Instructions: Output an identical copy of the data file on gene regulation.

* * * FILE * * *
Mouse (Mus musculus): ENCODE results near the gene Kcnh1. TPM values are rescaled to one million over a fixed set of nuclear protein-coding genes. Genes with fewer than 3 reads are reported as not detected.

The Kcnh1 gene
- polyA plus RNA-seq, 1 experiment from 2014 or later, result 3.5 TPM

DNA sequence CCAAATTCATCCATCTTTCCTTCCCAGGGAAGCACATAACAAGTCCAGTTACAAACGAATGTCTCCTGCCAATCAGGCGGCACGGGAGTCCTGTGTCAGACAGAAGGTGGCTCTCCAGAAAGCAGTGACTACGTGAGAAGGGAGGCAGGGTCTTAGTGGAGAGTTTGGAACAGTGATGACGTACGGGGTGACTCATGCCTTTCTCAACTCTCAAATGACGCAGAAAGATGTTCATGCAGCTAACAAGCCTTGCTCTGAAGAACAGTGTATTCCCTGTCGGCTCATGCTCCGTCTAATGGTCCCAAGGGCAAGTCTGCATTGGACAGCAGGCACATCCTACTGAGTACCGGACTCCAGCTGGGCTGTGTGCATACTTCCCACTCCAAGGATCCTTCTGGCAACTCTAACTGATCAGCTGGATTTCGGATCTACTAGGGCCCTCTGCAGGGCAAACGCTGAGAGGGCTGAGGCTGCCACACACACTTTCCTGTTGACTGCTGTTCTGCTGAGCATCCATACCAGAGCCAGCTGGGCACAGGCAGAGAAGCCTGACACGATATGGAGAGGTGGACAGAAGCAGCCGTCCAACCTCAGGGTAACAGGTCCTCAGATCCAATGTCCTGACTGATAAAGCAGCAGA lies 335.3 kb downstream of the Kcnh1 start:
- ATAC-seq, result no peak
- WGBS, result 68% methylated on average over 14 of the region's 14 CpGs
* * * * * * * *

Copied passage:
Mouse (Mus musculus): ENCODE results near the gene Kcnh1. TPM values are rescaled to one million over a fixed set of nuclear protein-coding genes. Genes with fewer than 3 reads are reported as not detected.

The Kcnh1 gene
- polyA plus RNA-seq, 1 experiment from 2014 or later, result 3.5 TPM

DNA sequence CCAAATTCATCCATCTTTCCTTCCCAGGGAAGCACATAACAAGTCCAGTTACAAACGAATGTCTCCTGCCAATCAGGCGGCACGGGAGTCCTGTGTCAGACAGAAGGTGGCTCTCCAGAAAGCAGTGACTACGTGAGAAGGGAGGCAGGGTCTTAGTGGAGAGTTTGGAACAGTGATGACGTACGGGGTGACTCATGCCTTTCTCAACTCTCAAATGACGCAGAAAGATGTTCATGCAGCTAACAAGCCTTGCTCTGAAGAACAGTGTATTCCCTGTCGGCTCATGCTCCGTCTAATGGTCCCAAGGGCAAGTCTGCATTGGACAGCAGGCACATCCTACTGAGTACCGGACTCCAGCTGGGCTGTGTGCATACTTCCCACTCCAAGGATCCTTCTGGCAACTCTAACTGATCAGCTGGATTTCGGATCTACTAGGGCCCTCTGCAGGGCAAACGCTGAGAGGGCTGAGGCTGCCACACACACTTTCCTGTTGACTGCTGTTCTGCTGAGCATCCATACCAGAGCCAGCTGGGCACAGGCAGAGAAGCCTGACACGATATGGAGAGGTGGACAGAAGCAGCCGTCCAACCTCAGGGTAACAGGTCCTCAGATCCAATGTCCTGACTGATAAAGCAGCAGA lies 335.3 kb downstream of the Kcnh1 start:
- ATAC-seq, result no peak
- WGBS, result 68% methylated on average over 14 of the region's 14 CpGs